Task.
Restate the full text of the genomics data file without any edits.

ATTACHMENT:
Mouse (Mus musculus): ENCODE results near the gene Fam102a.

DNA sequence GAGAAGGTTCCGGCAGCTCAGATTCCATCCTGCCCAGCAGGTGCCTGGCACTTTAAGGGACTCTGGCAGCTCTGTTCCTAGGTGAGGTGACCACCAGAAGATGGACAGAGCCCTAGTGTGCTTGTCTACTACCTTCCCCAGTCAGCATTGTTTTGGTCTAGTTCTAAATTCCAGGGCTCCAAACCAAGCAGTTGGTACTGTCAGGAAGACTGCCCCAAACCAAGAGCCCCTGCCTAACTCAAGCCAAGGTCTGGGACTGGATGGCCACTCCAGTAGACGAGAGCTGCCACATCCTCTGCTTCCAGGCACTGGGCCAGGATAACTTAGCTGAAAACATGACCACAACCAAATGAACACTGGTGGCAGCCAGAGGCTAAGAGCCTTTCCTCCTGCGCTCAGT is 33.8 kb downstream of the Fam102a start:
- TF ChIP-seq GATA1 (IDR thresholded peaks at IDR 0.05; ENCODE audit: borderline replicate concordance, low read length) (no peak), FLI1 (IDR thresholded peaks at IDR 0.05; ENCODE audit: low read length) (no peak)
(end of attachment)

Mouse (Mus musculus): ENCODE results near the gene Fam102a.

DNA sequence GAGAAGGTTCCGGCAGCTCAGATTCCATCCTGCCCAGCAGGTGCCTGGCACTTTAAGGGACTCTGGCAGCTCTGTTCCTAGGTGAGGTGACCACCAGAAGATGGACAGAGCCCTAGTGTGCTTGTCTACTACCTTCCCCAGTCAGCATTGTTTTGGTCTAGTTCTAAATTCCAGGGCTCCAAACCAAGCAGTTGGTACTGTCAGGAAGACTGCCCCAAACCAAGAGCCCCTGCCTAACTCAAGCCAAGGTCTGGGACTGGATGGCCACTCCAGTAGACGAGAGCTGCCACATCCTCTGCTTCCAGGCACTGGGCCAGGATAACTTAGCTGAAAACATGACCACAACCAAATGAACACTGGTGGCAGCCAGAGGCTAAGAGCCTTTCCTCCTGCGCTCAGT is 33.8 kb downstream of the Fam102a start:
- TF ChIP-seq GATA1 (IDR thresholded peaks at IDR 0.05; ENCODE audit: borderline replicate concordance, low read length) (no peak), FLI1 (IDR thresholded peaks at IDR 0.05; ENCODE audit: low read length) (no peak)